Systems Biology Study of Breast Cancer Endocrine Response and Resistance

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Date
2013-11-08
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Virginia Tech
Abstract

As a robust system, cells can wisely choose and switch between different signaling programs according to their differentiation stages and external environments. Cancer cells can hijack this plasticity to develop drug resistance. For example, breast cancers that are initially responsive to endocrine therapy often develop resistance robustly. This process is dynamically controlled by interactions of genes, proteins, RNAs and environmental factors at multiple scales. The complexity of this network cannot be understood by studying individual components in the cell. Systems biology focuses on the interactions of basic components, so as to uncover the molecular mechanism of cell physiology with a systemic and dynamical view. Mathematical modeling as a tool in systems biology provides a unique opportunity to understand the underlying mechanisms of endocrine response and resistance in breast cancer.

In Chapter 2, I focused on the experimental observations that breast cancer cells can switch between estrogen receptor α (ERα) regulated and growth factor receptor (GFR) regulated signaling pathways for survival and proliferation. A mathematical model based on the signaling crosstalk between ERα and GFR was constructed. The model successfully explains several intriguing experimental findings related to bimodal distributions of GFR proteins in breast cancer cells, which had been lacking reasonable justifications for almost two decades. The model also explains how transient overexpression of ERα promotes resistance of breast cancer cells to estrogen withdrawal. Understanding the non-genetic heterogeneity associated with this survival-signaling switch can shed light on the design of more efficient breast cancer therapies.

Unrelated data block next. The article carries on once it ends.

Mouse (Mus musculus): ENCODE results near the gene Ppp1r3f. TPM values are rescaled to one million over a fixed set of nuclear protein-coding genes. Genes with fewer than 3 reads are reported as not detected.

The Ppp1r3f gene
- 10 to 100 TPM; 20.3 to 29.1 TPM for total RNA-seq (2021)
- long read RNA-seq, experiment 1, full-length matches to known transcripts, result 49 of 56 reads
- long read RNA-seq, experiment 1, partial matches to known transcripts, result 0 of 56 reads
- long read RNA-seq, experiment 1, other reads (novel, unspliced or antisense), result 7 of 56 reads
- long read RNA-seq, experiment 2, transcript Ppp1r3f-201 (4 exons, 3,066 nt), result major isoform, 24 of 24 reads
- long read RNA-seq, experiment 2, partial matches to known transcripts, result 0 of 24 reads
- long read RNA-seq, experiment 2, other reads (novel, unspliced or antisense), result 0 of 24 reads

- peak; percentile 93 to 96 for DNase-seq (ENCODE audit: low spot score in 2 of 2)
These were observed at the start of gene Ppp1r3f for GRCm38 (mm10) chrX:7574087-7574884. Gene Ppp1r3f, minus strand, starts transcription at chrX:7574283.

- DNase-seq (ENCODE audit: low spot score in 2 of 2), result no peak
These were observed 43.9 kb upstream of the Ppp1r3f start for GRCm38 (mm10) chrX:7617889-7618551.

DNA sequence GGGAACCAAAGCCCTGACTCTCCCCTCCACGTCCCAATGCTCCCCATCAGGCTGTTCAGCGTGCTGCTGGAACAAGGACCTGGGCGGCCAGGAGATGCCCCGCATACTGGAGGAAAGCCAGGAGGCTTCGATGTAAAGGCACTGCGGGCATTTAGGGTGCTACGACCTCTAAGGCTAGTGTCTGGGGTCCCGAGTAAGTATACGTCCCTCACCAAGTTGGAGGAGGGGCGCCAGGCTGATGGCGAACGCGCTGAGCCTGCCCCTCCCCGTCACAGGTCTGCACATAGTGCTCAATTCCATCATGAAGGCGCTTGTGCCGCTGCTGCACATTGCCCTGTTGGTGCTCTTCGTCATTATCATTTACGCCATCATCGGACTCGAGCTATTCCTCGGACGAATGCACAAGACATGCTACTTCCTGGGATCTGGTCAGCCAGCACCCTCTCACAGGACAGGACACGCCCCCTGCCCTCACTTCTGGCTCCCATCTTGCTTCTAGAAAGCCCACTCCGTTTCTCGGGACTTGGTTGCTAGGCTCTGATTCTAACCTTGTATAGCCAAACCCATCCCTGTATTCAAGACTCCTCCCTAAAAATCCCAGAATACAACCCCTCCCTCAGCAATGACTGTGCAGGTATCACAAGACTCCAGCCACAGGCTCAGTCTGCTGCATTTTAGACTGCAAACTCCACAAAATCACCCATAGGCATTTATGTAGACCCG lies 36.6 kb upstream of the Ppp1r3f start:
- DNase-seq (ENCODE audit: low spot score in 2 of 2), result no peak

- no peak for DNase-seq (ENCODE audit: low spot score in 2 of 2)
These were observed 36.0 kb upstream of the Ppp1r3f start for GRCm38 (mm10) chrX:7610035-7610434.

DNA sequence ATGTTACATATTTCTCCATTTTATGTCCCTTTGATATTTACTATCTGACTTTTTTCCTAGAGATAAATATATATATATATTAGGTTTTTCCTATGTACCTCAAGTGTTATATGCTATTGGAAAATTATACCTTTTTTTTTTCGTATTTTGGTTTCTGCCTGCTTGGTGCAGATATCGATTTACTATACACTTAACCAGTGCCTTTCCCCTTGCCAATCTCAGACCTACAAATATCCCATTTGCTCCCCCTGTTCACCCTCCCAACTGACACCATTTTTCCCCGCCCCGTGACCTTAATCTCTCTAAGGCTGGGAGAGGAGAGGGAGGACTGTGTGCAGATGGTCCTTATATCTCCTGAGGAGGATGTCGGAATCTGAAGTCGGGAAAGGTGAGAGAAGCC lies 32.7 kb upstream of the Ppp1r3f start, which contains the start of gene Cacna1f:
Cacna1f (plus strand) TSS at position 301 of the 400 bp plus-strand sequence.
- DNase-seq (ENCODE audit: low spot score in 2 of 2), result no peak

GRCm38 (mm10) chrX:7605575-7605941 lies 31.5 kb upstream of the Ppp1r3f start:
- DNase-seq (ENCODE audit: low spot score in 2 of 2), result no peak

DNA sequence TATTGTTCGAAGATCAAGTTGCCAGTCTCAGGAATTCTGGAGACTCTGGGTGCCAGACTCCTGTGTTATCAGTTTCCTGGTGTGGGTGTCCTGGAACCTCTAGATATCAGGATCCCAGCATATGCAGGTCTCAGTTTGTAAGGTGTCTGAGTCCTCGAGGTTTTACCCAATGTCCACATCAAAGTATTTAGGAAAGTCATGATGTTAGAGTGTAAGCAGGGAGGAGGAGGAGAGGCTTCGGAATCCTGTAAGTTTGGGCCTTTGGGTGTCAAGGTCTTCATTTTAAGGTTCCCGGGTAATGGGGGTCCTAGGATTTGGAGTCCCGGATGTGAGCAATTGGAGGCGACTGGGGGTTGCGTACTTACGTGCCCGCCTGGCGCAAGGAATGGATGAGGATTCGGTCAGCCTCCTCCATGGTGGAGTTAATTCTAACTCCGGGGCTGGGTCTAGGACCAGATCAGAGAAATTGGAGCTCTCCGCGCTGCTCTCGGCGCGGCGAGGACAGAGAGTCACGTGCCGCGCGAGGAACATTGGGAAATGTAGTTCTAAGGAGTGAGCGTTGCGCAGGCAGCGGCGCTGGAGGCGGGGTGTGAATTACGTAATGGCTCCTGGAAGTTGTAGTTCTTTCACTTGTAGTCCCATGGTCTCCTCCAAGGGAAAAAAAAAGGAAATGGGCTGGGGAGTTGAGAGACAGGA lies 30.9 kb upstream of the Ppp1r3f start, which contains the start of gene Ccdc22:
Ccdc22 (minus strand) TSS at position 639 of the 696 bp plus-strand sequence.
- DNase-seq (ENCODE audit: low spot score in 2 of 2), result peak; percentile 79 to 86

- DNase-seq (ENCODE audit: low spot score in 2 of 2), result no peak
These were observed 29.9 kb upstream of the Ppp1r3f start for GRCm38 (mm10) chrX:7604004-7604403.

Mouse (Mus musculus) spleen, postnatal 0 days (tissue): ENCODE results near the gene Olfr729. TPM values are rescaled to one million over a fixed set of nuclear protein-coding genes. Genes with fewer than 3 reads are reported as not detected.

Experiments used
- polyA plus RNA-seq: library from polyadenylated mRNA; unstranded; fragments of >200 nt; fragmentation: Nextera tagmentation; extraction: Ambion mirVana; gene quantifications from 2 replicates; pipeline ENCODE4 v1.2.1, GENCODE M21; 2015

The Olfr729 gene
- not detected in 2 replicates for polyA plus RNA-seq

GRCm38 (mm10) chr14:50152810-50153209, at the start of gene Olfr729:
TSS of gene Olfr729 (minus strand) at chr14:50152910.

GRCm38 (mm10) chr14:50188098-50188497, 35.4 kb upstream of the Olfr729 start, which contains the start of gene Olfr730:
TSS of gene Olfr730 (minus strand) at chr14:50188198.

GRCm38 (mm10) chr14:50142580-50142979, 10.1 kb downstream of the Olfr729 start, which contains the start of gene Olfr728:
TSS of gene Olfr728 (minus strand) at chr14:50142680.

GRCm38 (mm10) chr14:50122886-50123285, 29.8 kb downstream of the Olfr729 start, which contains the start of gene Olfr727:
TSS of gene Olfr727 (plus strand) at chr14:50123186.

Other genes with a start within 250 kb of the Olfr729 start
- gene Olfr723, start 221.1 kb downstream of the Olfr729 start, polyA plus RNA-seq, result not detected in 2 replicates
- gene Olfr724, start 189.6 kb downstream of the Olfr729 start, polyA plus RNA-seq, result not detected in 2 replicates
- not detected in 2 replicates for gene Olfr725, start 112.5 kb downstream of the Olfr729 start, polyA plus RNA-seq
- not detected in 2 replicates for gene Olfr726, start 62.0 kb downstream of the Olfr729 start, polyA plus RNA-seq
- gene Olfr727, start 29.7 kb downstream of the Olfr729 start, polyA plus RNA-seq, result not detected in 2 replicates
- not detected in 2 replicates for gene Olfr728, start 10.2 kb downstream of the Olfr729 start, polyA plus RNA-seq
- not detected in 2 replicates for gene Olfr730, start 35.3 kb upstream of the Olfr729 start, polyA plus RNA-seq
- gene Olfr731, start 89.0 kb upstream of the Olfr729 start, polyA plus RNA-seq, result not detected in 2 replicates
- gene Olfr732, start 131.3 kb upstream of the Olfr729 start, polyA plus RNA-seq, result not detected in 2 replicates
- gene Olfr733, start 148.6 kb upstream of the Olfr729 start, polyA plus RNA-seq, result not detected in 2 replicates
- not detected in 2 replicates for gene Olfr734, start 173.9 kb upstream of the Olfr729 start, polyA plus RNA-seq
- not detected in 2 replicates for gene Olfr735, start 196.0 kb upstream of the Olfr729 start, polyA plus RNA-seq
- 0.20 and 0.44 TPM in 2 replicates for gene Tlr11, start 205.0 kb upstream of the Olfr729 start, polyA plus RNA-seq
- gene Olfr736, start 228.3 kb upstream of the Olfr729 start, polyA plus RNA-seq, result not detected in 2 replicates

In Chapter 3, I utilized a novel strategy to model the transitions between the endocrine response and resistance states in breast cancer cells. Using the experimentally observed estrogen sensitivity phenotypes in breast cancer (sensitive, hypersensitive, and supersensitive) as example, I proposed a useful framework of modeling cell state transitions on the energy landscape of breast cancer as a dynamical system. Grounded on the most possible routes of transitions on the breast cancer landscape, a state transition model was developed. By analyzing this model, I investigated the optimum settings of two intuitive strategies, sequential and intermittent treatments, to overcome endocrine resistance in breast cancer. The method used in this study can be generalized to study treatment strategies and improve treatment efficiencies in breast cancer as well as other types of cancer.

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Keywords
Mathematical modeling, breast cancer, endocrine resistance, signaling switch, breast cancer landscape
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